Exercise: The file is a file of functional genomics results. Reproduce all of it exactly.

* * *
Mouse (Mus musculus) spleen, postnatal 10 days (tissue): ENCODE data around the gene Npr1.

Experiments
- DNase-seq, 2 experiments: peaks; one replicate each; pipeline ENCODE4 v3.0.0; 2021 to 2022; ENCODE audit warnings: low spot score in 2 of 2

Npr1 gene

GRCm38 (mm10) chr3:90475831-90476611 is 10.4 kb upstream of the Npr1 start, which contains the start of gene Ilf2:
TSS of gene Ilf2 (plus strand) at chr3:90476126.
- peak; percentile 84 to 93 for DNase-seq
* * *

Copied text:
Mouse (Mus musculus) spleen, postnatal 10 days (tissue): ENCODE data around the gene Npr1.

Experiments
- DNase-seq, 2 experiments: peaks; one replicate each; pipeline ENCODE4 v3.0.0; 2021 to 2022; ENCODE audit warnings: low spot score in 2 of 2

Npr1 gene

GRCm38 (mm10) chr3:90475831-90476611 is 10.4 kb upstream of the Npr1 start, which contains the start of gene Ilf2:
TSS of gene Ilf2 (plus strand) at chr3:90476126.
- peak; percentile 84 to 93 for DNase-seq